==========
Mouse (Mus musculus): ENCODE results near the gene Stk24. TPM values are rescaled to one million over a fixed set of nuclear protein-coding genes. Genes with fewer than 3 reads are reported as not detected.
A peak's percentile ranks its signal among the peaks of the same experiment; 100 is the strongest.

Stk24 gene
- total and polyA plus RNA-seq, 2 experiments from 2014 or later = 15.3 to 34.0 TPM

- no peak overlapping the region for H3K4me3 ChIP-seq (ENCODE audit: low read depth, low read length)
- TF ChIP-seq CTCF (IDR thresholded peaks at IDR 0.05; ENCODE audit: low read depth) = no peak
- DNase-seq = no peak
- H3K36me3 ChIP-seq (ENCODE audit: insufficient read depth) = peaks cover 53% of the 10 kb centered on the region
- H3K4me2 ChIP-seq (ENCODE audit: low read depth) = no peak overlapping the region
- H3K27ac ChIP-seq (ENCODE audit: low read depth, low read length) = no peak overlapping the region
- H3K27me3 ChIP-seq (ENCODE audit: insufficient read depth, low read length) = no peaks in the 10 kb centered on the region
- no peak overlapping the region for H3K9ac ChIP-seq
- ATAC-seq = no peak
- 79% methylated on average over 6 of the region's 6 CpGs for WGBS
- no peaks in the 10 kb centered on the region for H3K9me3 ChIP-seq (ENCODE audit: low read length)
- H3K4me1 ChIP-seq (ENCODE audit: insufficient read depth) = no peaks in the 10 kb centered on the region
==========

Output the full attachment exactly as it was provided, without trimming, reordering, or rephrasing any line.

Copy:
Mouse (Mus musculus): ENCODE results near the gene Stk24. TPM values are rescaled to one million over a fixed set of nuclear protein-coding genes. Genes with fewer than 3 reads are reported as not detected.
A peak's percentile ranks its signal among the peaks of the same experiment; 100 is the strongest.

Stk24 gene
- total and polyA plus RNA-seq, 2 experiments from 2014 or later = 15.3 to 34.0 TPM

- no peak overlapping the region for H3K4me3 ChIP-seq (ENCODE audit: low read depth, low read length)
- TF ChIP-seq CTCF (IDR thresholded peaks at IDR 0.05; ENCODE audit: low read depth) = no peak
- DNase-seq = no peak
- H3K36me3 ChIP-seq (ENCODE audit: insufficient read depth) = peaks cover 53% of the 10 kb centered on the region
- H3K4me2 ChIP-seq (ENCODE audit: low read depth) = no peak overlapping the region
- H3K27ac ChIP-seq (ENCODE audit: low read depth, low read length) = no peak overlapping the region
- H3K27me3 ChIP-seq (ENCODE audit: insufficient read depth, low read length) = no peaks in the 10 kb centered on the region
- no peak overlapping the region for H3K9ac ChIP-seq
- ATAC-seq = no peak
- 79% methylated on average over 6 of the region's 6 CpGs for WGBS
- no peaks in the 10 kb centered on the region for H3K9me3 ChIP-seq (ENCODE audit: low read length)
- H3K4me1 ChIP-seq (ENCODE audit: insufficient read depth) = no peaks in the 10 kb centered on the region